DNA methylation is widespread and associated with differential gene expression in castes of the honeybee, Apis mellifera. Proc Natl Acad Sci USA

School of Biology, Georgia Institute of Technology, Atlanta, GA 30332, USA.
Proceedings of the National Academy of Sciences (Impact Factor: 9.67). 07/2009; 106(27):11206-11. DOI: 10.1073/pnas.0900301106
Source: PubMed


The recent, unexpected discovery of a functional DNA methylation system in the genome of the social bee Apis mellifera underscores the potential importance of DNA methylation in invertebrates. The extent of genomic DNA methylation and its role in A. mellifera remain unknown, however. Here we show that genes in A. mellifera can be divided into 2 distinct classes, one with low-CpG dinucleotide content and the other with high-CpG dinucleotide content. This dichotomy is explained by the gradual depletion of CpG dinucleotides, a well-known consequence of DNA methylation. The loss of CpG dinucleotides associated with DNA methylation also may explain the unusual mutational patterns seen in A. mellifera that lead to AT-rich regions of the genome. A detailed investigation of this dichotomy implicates DNA methylation in A. mellifera development. High-CpG genes, which are predicted to be hypomethylated in germlines, are enriched with functions associated with developmental processes, whereas low-CpG genes, predicted to be hypermethylated in germlines, are enriched with functions associated with basic biological processes. Furthermore, genes more highly expressed in one caste than another are overrepresented among high-CpG genes. Our results highlight the potential significance of epigenetic modifications, such as DNA methylation, in developmental processes in social insects. In particular, the pervasiveness of DNA methylation in the genome of A. mellifera provides fertile ground for future studies of phenotypic plasticity and genomic imprinting.

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    • "In comparison, the fruit fly Drosophila melanogaster lacks most of the classical DNMTs and displays limited cytosine methylation (Hung et al., 1999; Lyko et al., 2000). At the same time, the honey bee Apis mellifera bears a fully functional set of DNMTs, and DNA methylation is widespread across its genome (Elango et al., 2009). Although bivalve organisms comprise more than 30000 species and constitute the second largest group of mollusks, only limited research on DNA methylation patterns has been conducted in this taxonomic group (Gavery and Roberts, 2010; Riviere et al., 2013). "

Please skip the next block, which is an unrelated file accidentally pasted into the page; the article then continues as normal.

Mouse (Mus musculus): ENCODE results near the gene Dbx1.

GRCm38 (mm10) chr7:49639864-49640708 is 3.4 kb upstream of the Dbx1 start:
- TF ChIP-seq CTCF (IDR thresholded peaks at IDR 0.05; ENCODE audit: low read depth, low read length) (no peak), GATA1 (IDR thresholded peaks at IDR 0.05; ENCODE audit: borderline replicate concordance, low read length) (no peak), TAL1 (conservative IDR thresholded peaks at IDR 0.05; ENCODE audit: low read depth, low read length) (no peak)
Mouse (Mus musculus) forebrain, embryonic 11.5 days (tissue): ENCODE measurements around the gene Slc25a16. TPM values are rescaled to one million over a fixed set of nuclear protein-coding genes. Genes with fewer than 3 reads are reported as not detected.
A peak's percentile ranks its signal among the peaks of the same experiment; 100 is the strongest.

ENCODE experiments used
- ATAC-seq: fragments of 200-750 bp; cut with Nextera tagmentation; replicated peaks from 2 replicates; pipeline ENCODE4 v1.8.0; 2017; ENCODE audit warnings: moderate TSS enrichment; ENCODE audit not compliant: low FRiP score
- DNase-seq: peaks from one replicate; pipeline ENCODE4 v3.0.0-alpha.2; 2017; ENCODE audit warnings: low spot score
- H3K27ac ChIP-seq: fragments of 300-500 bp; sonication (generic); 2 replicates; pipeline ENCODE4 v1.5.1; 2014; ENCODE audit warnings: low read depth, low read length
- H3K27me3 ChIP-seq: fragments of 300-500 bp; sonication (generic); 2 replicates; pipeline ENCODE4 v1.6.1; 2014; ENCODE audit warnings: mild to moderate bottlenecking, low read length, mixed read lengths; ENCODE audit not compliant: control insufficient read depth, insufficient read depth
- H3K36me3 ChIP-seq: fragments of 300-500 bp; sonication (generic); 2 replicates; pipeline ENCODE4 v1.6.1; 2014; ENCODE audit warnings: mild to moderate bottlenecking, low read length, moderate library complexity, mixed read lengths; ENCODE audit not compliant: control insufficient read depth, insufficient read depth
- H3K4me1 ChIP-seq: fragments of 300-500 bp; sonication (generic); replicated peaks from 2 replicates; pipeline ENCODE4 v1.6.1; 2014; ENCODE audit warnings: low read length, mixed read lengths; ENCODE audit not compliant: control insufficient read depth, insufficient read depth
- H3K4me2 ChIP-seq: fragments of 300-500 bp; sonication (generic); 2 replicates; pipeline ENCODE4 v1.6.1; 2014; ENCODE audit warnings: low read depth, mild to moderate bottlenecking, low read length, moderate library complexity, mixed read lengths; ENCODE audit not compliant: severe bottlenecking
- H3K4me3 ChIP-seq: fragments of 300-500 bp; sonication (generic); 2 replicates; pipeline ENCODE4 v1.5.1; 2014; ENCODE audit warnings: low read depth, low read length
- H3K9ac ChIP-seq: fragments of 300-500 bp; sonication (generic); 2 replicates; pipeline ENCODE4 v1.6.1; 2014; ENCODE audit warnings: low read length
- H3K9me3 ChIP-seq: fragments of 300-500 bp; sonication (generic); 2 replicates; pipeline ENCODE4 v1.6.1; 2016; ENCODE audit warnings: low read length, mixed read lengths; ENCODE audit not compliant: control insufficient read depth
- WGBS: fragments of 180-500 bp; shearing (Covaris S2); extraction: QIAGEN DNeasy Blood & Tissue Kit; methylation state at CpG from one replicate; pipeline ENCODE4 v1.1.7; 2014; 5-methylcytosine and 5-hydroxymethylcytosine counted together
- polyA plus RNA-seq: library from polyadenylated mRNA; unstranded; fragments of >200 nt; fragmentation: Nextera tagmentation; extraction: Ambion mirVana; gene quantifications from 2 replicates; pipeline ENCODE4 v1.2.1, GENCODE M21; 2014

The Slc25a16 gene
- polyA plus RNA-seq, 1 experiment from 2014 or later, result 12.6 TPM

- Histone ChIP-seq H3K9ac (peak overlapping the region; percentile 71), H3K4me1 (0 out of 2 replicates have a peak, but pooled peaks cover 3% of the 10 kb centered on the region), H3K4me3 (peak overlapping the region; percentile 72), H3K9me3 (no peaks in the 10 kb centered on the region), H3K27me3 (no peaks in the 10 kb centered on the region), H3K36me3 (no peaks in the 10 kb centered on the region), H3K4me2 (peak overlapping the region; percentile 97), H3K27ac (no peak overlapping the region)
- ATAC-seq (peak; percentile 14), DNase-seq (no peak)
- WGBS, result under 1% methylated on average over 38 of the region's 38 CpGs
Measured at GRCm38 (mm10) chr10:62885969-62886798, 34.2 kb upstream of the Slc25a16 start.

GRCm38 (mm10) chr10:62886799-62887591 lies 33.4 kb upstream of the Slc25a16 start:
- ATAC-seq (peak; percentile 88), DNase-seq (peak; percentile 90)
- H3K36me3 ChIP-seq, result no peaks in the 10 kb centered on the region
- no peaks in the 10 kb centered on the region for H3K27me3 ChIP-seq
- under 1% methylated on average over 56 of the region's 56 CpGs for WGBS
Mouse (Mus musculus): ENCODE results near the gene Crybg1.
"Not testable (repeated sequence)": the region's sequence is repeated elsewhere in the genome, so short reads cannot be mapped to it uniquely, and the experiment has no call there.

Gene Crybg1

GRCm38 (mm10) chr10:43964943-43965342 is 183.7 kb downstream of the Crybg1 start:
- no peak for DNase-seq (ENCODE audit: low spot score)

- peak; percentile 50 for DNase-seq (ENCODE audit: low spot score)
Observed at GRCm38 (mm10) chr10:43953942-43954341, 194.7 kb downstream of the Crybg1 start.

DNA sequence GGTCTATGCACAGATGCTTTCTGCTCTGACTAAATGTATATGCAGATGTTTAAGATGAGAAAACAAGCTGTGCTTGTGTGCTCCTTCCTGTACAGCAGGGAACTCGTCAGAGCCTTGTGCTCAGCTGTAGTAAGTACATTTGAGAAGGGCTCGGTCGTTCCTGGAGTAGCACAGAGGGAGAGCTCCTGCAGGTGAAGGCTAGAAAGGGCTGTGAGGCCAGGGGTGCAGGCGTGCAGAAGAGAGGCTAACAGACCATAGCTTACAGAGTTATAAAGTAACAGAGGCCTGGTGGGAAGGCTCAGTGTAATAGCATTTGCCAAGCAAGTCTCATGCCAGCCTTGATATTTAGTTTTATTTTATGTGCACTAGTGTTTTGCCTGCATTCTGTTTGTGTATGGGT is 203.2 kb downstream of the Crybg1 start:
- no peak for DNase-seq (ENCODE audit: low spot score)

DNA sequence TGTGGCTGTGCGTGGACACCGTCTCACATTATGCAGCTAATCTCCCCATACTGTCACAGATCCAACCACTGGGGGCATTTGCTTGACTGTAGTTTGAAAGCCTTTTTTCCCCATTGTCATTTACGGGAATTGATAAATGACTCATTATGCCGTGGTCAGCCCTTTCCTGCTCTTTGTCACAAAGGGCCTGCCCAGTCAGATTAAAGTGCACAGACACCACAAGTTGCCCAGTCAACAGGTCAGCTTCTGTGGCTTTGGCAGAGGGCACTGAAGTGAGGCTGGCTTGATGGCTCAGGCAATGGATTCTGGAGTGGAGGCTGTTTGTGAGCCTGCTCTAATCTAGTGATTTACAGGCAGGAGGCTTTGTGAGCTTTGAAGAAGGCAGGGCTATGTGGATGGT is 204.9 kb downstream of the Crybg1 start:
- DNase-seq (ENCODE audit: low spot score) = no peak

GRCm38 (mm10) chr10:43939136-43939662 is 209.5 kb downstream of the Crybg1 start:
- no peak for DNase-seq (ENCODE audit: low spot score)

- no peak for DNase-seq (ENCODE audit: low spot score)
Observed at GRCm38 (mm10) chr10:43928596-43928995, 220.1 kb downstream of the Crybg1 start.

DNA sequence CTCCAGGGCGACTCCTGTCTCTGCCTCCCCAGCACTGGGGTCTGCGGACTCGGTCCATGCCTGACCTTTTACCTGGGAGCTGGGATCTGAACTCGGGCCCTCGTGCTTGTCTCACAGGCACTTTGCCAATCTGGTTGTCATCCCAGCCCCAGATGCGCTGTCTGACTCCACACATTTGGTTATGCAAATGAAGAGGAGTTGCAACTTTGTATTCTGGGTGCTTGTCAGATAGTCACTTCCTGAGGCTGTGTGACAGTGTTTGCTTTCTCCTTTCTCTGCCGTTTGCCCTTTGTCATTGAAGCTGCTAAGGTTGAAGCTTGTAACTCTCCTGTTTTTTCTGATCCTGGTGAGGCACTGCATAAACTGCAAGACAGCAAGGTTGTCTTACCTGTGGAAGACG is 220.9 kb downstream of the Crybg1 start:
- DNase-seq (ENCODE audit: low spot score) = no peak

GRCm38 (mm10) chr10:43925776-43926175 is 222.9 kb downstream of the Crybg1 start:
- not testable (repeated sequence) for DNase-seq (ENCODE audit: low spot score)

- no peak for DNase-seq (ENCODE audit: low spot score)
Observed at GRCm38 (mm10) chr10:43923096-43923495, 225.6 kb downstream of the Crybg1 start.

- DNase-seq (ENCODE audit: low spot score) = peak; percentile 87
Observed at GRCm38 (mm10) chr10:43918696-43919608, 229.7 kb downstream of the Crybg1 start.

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    ABSTRACT: DNA methylation is an important epigenetic regulatory mechanism that influences genomic stability, gene activation, X-chromosome inactivation and other factors. A change in DNA methylation is usually associated with aging and cellular senescence. DNA methyltransferase 1 (DNMT1) is the most abundant DNA methyltransferase, and it plays an important role in maintaining the established methylation pattern during DNA replication in vertebrates. Although the effect of aging on DNA methylation has been well studied in vertebrates, little research has been conducted in invertebrates, especially in marine bivalves. In this study, we examined global DNA methylation levels in four groups of adult Zhikong scallop Chlamys farreri at different ages. The results showed that both the age and tissue type had a strong effect on the DNA methylation. In addition, a significant decrease in DNA methylation with aging (1–4 years) can be detected in mantle, kidney and hepatopancreas. We further measured the change in DNMT1 transcript abundance using quantitative reverse transcription PCR (qRT-PCR), which revealed that DNMT1 transcription significantly decreased with aging in mantle and hepatopancreas and strongly correlated with DNA methylation (R = 0.72). Our data provided greater insight into the aging-related decline of DNA methylation, which could aid in gaining a better understanding of the relationship between DNA me-thylation and the aging process in bivalve mollusks.
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    • "Research shows that genomic imprinting occurs in insects as well as in many other animals (Youngson & Whitelaw, 2008; Anaka et al., 2009; Elango et al., 2009). "